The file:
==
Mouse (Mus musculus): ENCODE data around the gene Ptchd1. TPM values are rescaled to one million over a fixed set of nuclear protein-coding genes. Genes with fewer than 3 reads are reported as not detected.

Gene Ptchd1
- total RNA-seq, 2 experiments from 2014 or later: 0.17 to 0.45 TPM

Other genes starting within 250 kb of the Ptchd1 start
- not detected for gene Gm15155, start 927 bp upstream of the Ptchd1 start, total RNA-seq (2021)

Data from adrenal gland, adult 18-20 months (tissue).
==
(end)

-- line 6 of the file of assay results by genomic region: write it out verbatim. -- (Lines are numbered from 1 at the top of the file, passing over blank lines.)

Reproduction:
Data from adrenal gland, adult 18-20 months (tissue).